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Is it unwise to return a var bound using let?

(let [pipeline (Channels/pipeline)]
  (.addLast pipeline "codec" (HttpClientCodec.))
  ;; several more lines like this
  pipeline)

Is the binding here just about the lexical scope (as opposed to def) and not unsafe to pass around?

Update In writing this question I realised the above was ugly. And if something is ugly in Clojure you are probably doing it wrong.

I think this is probably the more idiomatic way of handling the above (which makes the question moot, btw, but still handy knowledge).

(doto (Channels/pipeline)
  (.addLast "codec" (HttpClientCodec.))) 
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1  
doto doesn't really make this question moot, because the version of your code using doto expands to the same thing as your original version. But it does tell you that it must be perfectly okay to do this, or else doto wouldn't be written this way! –  amalloy Mar 26 '11 at 1:07
    
Yes, that's what I meant, and why I left the question answer here for future generations :D. The idiomatic expression reveals the underlying structure. –  Toby Hede Mar 26 '11 at 2:49

1 Answer 1

up vote 8 down vote accepted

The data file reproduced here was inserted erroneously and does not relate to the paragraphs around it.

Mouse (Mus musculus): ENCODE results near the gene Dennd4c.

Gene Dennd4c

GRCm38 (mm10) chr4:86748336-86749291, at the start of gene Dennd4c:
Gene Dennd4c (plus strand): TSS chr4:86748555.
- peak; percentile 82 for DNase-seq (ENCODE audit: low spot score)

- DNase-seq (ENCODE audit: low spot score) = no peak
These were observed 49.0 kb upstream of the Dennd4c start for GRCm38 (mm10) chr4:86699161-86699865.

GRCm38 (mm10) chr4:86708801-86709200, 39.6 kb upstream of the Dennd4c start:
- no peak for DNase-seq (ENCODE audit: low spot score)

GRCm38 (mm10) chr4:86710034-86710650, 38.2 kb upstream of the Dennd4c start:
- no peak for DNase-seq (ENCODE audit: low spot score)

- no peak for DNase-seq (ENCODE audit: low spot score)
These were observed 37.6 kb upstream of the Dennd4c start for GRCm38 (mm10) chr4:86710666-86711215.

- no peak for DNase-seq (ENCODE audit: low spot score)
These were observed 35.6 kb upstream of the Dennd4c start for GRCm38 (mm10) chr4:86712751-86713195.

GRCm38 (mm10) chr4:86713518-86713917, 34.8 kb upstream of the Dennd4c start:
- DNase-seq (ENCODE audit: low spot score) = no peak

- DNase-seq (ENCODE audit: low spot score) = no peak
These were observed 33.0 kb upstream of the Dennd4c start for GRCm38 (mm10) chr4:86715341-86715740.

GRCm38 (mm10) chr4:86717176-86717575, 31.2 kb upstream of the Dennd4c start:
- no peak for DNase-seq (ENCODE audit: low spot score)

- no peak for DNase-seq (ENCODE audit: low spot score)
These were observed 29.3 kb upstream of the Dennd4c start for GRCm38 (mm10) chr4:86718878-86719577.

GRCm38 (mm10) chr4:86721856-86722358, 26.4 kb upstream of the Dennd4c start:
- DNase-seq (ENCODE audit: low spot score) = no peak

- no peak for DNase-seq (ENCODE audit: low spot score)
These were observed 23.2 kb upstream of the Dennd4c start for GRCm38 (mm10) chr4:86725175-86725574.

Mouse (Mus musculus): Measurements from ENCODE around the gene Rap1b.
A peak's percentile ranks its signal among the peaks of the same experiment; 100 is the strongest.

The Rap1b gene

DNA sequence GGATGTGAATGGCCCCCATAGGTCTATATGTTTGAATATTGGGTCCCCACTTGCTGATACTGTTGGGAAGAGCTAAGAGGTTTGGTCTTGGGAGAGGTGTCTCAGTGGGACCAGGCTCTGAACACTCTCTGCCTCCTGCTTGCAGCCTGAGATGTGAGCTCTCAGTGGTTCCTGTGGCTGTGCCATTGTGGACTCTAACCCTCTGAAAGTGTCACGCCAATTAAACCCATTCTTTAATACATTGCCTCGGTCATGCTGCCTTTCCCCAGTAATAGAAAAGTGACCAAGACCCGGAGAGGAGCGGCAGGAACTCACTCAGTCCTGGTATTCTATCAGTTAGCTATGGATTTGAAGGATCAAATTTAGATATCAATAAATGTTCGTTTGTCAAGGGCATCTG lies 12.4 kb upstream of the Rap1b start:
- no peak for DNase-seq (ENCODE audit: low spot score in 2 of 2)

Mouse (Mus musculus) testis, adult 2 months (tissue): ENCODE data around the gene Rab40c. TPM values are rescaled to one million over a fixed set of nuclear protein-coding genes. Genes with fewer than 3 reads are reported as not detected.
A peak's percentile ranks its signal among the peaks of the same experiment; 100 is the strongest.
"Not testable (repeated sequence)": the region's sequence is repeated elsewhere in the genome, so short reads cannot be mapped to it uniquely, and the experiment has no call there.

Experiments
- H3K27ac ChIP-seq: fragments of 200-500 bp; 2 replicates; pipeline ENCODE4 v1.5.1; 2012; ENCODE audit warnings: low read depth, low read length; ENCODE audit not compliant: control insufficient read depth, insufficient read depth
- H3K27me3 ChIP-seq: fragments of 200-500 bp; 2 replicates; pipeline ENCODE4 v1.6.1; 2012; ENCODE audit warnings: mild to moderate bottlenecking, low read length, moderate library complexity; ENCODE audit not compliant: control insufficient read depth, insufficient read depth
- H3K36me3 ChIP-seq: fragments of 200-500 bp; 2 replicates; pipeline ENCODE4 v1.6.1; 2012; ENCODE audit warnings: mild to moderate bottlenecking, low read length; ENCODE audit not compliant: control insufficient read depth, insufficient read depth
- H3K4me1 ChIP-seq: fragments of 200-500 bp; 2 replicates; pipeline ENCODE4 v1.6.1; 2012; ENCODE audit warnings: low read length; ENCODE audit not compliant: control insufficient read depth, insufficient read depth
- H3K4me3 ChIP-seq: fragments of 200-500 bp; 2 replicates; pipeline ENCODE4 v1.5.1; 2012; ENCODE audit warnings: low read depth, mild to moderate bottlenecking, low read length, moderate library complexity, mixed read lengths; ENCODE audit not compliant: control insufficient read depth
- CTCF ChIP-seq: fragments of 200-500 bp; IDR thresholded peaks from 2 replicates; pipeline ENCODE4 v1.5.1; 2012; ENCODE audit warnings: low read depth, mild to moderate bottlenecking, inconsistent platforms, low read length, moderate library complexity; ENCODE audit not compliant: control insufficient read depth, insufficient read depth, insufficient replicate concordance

let is purely lexically scoped and doesn't create a var. The locals created by let (or loop) behave exactly like function arguments. So yeah, it's safe to use as many let/loop-defined locals as you like, close over them, etc. Returning a local from the function simply returns its value, not the internal representation (which is actually on the stack, unless closed over). let/loop bindings are therefore also reentrancy/thread-safe.

By the way, for your specific code example with lots of java calls, you may want to consider using doto instead or additionally. http://clojure.github.com/clojure/clojure.core-api.html#clojure.core/doto

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1  
I almost beat you to the "doto" :P –  Toby Hede Mar 25 '11 at 12:27

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